Is Visited By His Mother





This letter had been gone scarcely time sufficient to reach Hadet, when

the mother herself was announced at the door. We welcomed her with all

cordiality, and treated her with all the respect and attention we could.

But all we could do or say did not alter her resolution to get her son

away, if in her power. She besought him by the honour he owed her, by

the love he professed for her, by his regard for the reputation of her

family, for religion itself, and for his own personal safety, that he

would immediately accompany her home; and when she found him inflexible,

she declared she would never stir out of the house unless he went with

her.



To all this Asaad replied, "To what purpose would it be, that I should

go home? You wish me to go, you say, that people may be convinced that I

am not mad. But you, who come hither, and see, and converse with me,

say, after all, that I am mad. How can it be expected that I should

convince others that I am not mad, when my own mother will not believe

it. Or do you think that if I once get out among you, the air of Hadet

will change my opinions, or induce me to be silent? All these are vain

expectations. I see no object to be gained. If I should go to Hadet, and

be constantly disputing with the people, and telling them, that you are

all going astray; that you are worshipping idols instead of the living

God; that I could wish to tear down every picture in your churches; that

the bread and wine of the Lord's Supper are not Jesus Christ; that I

believe the pope to be the beast in the revelation,[I] whose business is

to deceive the people and ruin their souls;--by all this, I should

injure your feelings, enrage the people, excite the opposition of the

emirs, and bishops, and patriarchs, and then return here just in the

state I am in now."



The youngest brother, Phares, who accompanied his mother, conversed

freely and in good temper, and listened with attention to all Asaad's

arguments, by which he endeavoured to justify his views and

determinations. But no argument or evidence could convince the

disconsolate mother. Asaad had repeated the name of Christ, and the word

of God so often, that she, at last, in a fit of impatience exclaimed,

"Away, with Christ, and the word of God; what have we to do with them!"

and when we pointed out to Asaad some text of Scripture, which we

thought applicable in any case, she would endeavour to close the book,

or catch it from him, as if it taught paganism, or witchcraft. During

her stay we dined, and as Asaad took the meat upon his plate, and ate it

without a scruple, in this season of Lent, it was remarked with what a

gaze of wonder she regarded him. She seemed to say in her heart, "All is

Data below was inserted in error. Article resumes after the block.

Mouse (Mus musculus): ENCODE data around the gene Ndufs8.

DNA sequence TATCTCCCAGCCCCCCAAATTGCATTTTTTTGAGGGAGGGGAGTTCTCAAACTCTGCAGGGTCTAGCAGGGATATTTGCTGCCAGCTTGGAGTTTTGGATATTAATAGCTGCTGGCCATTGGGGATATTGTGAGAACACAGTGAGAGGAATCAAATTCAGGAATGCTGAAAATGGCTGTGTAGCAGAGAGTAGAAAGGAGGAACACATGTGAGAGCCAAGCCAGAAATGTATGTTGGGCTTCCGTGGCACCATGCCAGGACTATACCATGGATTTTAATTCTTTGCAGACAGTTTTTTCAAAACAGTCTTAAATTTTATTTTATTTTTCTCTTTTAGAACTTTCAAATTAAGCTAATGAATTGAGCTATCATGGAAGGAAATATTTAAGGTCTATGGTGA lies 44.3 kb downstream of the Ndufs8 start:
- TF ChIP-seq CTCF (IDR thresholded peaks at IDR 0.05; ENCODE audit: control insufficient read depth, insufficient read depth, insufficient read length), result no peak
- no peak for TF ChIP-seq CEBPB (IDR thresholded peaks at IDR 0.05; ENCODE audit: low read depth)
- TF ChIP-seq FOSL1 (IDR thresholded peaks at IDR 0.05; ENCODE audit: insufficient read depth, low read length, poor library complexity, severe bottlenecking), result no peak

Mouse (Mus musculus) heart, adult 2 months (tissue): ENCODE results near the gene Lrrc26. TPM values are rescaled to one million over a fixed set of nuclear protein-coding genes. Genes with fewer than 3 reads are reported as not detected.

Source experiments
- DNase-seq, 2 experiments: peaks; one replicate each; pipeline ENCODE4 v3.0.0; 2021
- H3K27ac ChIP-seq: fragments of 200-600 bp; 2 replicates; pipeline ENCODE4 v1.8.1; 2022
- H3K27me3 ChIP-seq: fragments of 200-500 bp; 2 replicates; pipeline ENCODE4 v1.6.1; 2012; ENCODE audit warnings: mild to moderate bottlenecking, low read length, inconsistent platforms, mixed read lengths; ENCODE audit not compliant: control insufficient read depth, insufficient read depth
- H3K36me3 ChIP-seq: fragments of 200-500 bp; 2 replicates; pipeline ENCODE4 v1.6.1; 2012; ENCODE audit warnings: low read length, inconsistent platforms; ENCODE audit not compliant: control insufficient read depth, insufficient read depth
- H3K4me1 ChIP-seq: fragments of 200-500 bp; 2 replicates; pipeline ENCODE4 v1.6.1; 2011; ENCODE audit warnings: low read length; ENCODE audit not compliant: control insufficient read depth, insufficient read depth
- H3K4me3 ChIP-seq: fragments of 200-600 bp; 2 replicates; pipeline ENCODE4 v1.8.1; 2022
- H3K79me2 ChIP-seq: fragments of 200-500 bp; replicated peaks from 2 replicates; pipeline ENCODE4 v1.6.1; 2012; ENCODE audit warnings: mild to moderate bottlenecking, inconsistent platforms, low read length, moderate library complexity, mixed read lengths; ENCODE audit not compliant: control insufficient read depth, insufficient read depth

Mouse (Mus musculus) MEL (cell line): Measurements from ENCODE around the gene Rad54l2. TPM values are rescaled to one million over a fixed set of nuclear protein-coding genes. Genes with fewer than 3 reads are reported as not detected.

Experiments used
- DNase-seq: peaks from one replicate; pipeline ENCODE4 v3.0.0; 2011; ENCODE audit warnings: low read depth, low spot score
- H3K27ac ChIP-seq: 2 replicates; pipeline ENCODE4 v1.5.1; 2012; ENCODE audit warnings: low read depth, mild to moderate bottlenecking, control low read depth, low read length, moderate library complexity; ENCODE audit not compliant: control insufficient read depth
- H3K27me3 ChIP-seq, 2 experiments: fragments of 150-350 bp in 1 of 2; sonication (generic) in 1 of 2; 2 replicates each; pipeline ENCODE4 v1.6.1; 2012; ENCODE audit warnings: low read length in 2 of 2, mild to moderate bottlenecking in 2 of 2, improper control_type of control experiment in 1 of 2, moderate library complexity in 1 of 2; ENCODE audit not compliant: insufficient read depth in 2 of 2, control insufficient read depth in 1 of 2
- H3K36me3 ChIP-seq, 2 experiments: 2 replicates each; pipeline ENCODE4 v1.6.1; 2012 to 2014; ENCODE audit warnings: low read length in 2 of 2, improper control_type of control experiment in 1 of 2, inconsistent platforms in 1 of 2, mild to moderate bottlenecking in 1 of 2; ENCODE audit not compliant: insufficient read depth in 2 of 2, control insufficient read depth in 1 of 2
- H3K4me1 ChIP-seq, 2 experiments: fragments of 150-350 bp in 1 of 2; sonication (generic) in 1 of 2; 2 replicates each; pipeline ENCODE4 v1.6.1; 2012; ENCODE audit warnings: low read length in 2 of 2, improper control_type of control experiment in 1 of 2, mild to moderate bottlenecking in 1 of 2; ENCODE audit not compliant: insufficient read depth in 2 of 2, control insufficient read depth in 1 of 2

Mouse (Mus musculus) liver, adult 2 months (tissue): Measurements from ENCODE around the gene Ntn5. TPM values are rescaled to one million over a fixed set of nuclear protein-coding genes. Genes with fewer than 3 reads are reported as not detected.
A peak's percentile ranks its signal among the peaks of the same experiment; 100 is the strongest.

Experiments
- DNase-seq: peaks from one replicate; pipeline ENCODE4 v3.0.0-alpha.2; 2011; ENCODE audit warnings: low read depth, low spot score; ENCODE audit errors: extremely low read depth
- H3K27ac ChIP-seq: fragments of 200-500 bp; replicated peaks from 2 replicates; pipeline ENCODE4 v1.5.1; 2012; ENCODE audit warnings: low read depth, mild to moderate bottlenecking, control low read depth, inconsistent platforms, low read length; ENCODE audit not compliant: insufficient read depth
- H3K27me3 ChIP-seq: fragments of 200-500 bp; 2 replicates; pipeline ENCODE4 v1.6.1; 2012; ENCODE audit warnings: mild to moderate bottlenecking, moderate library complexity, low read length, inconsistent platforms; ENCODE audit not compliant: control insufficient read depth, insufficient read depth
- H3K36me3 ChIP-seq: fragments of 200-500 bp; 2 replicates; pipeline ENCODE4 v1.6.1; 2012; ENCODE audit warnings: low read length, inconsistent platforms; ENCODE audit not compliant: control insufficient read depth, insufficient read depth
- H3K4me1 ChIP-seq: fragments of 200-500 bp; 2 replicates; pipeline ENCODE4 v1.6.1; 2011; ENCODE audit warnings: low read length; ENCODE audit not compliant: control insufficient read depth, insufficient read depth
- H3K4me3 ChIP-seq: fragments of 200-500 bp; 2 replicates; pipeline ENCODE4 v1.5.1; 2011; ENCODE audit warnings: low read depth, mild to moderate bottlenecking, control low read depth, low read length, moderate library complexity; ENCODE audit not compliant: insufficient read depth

over--my son is lost!"



After some hours of troublesome expostulation and entreaty, during which

Asaad once said he could bear it no longer, and rose, and shook my hand

to go, it was finally settled that the mother should go home without

him, but that to save the family from the insupportable shame, which

threatened it, Asaad should give her a paper, stating, in effect, that

he was not a follower of the English. When the paper was finished,

"Now," said Asaad, "go to your home in peace;" and walked away; but

suddenly recollecting himself, he called his brother back, and said,

"Phares, I wish you fully to understand, that I love you, and I have one

request to make of you, which is, that you will take the New Testament,

and read it attentively."--"Give me a New Testament," said Phares,

quickly. We gave him the book, and he went his way, evidently affected

and softened by the interview.



9. The shekh before mentioned communicated to Asaad, through the medium

of a priest, the offer of his daughter in marriage, on condition he

should leave the English.



10. Set apart a day of fasting and prayer on Asaad's account. He was

observed not to be in a happy temper. Towards evening he spoke of going

home. I hoped he would finish writing the statement we had requested of

him, "for," said I, "if you go home I shall not see you again for

months." "No," said he, "perhaps not for years." His manner was very

peculiar. I knew not what was the matter, till, in the evening, after a

long conversation on the evidences of inspiration, he said, "I have been

in deep darkness to-day. My heart has been full of blasphemy, such as I

have scarcely ever known. I have even doubted the existence of God. But

now I am relieved, and I would just say, I shall not go home to-morrow,

as I hinted."



This temptation seems to have arisen chiefly from a discrepancy in the

scriptures, which I had shewed him, and which I knew not how to

reconcile. He begged that, for the present, I would by no means shew him

another such.





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